Sunday, March 27, 2011
Saturday, March 26, 2011
New Revolutionary Zaffah
Comedy + Song:
الاضرعي و المعتصمين في الميدان
Yemeni Revolutionary Rap
Monday, March 21, 2011
Sunday, March 20, 2011
Yes Yemenis own guns in a land where rule of law is not enforced. Yes there are tribal feuds. Yes the men wear decorative daggers. However, in the last six weeks of protests, these same men have joined the peaceful protesters without their guns and without their daggers. For those who write about Yemen, I wish you would also reflect on how amazing this civic experience really is. Since Yemenis are heavily armed, isn't it remarkable that they abandoned their guns and joined a peaceful movement, even when they were incited numerous times?
Today, hundreds of thousands of people were at the square of change in Sana'a attending the funeral procession of the 52 martyrs who died on Friday. It was a very emotional time as relatives and friends saw their loved ones for the last time. None of these tear-filled relatives took revenge and none were armed. Chants changed from «the people want the end of the regime» to «the people want to prosecute the killer (meaning Saleh)». This is a great example of a peaceful non-violent struggle by a heavily armed society.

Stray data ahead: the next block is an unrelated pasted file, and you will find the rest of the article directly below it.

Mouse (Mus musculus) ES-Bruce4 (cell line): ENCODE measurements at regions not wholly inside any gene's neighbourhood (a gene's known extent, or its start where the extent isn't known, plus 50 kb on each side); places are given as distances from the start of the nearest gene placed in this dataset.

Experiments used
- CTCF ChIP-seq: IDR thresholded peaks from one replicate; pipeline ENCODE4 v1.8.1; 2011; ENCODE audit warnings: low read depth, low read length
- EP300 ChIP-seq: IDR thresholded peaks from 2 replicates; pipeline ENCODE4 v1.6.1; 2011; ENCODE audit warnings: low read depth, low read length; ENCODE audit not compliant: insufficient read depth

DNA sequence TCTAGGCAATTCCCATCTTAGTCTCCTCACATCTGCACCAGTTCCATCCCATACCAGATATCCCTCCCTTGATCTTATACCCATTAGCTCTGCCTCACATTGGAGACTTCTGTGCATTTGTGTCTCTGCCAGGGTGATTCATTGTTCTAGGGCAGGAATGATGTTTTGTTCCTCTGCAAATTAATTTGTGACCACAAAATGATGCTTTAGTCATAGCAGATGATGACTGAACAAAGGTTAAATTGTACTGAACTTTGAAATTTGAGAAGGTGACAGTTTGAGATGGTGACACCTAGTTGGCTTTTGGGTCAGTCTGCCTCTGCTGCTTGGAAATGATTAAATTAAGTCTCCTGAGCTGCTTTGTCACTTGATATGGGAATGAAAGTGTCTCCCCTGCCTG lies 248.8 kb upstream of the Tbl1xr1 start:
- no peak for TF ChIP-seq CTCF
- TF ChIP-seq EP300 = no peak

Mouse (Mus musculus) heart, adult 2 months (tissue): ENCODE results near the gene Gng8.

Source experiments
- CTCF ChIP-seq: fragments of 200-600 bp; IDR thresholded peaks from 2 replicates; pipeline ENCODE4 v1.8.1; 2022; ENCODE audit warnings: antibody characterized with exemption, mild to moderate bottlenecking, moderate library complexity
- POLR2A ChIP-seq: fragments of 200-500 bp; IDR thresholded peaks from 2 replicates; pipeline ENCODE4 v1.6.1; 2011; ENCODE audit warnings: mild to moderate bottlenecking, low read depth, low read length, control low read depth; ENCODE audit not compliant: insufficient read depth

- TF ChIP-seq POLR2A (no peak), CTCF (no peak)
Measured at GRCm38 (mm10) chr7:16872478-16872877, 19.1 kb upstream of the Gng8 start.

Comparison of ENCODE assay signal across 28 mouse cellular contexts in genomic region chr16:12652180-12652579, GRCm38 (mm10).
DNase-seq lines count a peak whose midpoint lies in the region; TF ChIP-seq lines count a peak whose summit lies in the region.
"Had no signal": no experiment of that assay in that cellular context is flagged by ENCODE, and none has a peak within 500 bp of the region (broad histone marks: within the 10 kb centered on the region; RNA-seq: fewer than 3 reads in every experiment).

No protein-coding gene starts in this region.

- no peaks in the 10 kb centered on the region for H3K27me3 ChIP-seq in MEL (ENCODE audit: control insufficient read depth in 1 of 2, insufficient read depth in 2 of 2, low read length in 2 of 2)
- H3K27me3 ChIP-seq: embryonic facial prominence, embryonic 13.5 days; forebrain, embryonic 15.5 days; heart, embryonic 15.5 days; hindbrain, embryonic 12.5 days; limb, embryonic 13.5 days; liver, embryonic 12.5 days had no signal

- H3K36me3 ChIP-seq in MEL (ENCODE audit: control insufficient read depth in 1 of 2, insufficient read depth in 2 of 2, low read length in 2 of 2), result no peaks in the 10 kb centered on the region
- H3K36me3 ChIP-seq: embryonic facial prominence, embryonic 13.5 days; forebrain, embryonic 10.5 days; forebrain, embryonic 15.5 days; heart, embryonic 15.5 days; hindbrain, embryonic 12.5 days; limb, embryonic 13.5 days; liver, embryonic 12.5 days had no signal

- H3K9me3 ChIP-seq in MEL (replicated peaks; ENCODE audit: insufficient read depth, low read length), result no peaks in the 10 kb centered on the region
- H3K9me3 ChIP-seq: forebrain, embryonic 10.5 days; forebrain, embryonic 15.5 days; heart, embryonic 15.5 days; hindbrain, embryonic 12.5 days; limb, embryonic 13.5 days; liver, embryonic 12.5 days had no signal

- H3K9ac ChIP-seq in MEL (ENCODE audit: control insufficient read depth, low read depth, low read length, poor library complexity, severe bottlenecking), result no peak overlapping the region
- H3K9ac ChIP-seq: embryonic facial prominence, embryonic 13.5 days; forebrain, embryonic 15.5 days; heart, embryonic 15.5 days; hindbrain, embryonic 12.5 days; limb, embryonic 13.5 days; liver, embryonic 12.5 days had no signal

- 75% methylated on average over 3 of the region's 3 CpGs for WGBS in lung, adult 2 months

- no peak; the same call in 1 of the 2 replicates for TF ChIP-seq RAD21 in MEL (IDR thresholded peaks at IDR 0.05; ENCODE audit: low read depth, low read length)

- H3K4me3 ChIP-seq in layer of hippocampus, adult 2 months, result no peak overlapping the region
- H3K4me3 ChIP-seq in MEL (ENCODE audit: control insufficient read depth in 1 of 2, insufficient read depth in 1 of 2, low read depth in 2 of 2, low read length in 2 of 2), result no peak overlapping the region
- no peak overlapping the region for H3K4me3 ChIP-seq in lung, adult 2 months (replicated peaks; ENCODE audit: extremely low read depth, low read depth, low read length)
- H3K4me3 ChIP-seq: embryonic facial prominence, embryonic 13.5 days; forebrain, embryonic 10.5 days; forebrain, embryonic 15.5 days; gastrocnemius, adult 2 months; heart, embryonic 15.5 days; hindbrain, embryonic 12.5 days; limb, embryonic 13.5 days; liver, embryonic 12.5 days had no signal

When violence occurs against peaceful protesters, it only serves to empower the movement. People who were previously not part of the protests joined today. An old man who could barely walk insisted on joining. His daughter begged him to sit down, he turned to her and shouted: "they were killed for us, the least I can do is walk in their funeral procession."
For Western journalists I hope you put this in perspective when writing on Yemen and citing statistics about gun ownership. Lets remember that on average, every year, 100,000 people are shot or killed by guns in the United States (Source: National Center for Injury Prevention & Control).
Saturday, March 19, 2011
I know that the fight for freedom always has a price. I come from a revolutionary family, where my grandfather was beheaded for calling for change, my father and uncles imprisoned at a young age. I moved back to my beloved country six months ago. My husband and I live in the same house where I was born. We sleep in the same room where my parents used to sleep, and now I'm engaging in a revolution just like my grandfather did in 1948.
Like my grandfather, I am filled with hope for the future. Watching experiences unfold in Tunis and Egypt provided people with the hope that tyranny can come to an end with the will and power of the people. Entering the square in Sanaa, feels like a new Yemen. From one entrance, a large sign greets the people: “Welcome to the first mile of dignity.” On the other side, a sign reads: “Welcome to the land of liberty.” The square fills people with utter hope.